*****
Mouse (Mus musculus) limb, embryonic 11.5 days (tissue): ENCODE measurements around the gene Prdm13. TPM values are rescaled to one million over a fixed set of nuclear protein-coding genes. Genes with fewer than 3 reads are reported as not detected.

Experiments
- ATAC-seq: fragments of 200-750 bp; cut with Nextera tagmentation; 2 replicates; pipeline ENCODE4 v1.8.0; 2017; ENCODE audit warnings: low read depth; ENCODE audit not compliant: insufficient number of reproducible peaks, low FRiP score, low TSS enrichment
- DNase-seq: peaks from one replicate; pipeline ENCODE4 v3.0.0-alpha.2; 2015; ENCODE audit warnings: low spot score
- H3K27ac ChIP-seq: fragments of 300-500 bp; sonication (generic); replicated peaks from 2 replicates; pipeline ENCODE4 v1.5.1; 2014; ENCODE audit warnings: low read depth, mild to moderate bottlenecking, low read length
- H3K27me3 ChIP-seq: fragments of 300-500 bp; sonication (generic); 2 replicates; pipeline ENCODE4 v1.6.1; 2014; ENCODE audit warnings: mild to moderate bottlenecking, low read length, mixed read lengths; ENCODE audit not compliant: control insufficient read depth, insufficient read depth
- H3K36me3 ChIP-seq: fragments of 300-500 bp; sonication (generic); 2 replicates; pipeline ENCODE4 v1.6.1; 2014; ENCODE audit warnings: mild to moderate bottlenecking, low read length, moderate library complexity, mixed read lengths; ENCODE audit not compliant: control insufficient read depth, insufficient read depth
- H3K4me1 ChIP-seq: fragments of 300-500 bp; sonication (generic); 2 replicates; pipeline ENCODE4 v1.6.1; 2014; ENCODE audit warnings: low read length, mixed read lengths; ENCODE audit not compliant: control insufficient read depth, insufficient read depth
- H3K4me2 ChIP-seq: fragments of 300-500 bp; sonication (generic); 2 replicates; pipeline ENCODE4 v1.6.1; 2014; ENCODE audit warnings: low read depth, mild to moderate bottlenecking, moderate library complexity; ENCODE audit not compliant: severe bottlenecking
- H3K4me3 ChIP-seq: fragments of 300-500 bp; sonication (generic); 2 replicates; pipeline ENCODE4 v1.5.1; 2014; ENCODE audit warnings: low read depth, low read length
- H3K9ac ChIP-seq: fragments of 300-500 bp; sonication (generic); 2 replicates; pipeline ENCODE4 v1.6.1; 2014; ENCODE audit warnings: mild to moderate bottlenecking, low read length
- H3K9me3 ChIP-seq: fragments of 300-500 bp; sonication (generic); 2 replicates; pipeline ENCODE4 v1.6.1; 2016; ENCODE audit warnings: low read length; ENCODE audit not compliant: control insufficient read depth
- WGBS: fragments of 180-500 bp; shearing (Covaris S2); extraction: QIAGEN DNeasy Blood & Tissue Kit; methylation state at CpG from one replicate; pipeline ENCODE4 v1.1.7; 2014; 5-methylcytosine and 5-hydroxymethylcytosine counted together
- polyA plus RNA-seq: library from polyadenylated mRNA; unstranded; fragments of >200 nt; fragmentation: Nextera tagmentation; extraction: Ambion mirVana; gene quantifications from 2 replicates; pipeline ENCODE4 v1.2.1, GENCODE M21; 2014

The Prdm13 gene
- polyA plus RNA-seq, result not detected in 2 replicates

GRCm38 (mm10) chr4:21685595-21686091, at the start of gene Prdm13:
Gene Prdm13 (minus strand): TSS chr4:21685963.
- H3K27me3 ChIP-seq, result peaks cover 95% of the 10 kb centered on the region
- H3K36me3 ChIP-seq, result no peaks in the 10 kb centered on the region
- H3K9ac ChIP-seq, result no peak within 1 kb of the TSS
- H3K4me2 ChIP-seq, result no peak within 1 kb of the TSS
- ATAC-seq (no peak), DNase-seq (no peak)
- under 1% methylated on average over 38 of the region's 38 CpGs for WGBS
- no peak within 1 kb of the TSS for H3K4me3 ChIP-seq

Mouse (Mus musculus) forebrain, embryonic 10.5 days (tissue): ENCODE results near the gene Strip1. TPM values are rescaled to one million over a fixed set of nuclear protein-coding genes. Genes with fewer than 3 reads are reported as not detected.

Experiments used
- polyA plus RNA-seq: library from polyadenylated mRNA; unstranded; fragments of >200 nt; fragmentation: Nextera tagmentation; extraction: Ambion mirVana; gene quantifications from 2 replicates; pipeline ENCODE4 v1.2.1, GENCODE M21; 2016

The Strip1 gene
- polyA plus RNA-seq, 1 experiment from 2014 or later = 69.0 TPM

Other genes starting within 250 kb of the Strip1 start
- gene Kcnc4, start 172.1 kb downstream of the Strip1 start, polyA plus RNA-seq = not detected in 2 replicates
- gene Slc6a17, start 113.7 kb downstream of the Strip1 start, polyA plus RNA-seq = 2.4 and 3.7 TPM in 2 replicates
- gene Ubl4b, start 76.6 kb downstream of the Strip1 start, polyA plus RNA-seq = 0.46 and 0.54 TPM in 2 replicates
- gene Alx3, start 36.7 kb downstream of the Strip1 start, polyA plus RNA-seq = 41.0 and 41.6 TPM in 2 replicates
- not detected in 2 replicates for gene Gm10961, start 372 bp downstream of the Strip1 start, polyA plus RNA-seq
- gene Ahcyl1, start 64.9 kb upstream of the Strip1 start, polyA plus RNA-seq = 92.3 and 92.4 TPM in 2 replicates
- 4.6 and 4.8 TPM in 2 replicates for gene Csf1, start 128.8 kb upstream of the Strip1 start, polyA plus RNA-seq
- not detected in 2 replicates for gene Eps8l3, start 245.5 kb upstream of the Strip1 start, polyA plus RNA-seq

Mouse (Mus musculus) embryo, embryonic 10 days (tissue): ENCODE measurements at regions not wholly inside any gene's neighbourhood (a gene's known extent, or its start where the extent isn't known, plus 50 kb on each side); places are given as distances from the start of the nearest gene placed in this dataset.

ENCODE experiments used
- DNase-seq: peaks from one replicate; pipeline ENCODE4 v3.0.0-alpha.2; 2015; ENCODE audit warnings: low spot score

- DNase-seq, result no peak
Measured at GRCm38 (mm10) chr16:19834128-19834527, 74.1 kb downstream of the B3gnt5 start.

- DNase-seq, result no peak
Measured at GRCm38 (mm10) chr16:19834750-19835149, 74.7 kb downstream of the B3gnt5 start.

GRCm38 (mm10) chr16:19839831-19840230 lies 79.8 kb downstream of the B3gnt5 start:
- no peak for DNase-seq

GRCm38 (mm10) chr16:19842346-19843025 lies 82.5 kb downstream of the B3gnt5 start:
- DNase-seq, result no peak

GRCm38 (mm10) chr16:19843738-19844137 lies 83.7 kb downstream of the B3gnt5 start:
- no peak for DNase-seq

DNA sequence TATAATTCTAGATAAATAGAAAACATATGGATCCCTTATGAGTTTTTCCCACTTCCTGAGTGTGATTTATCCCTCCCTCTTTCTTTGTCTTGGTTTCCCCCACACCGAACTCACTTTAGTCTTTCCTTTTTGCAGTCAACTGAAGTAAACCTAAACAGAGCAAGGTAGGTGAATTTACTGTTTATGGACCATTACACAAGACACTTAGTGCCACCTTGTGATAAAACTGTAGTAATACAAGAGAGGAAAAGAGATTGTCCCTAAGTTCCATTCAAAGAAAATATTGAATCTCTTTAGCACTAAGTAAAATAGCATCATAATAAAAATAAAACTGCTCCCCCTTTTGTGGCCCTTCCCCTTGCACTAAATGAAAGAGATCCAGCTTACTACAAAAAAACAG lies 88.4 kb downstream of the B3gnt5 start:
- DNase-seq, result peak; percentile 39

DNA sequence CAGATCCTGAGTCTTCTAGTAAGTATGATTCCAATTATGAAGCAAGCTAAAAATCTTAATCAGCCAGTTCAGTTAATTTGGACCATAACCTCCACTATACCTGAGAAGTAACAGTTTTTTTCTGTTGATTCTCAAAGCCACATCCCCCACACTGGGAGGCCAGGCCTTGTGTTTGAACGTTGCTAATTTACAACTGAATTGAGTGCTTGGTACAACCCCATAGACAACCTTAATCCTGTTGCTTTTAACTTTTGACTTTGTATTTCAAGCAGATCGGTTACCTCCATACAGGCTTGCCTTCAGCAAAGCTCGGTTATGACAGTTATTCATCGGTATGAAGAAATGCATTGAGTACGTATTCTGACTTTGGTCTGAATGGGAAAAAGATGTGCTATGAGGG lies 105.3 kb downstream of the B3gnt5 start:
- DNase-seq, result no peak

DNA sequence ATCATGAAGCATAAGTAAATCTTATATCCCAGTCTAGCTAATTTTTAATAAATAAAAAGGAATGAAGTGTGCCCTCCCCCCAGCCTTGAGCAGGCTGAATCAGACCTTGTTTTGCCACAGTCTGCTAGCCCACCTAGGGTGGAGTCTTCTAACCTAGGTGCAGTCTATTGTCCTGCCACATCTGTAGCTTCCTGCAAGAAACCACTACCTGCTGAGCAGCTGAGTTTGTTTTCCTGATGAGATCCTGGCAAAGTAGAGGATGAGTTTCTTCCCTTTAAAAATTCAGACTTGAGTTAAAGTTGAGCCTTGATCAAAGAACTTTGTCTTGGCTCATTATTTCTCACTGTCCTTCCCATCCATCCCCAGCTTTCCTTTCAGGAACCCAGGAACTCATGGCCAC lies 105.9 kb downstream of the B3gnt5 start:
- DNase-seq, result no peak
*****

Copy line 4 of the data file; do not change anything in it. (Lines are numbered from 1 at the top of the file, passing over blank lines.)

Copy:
- DNase-seq: peaks from one replicate; pipeline ENCODE4 v3.0.0-alpha.2; 2015; ENCODE audit warnings: low spot score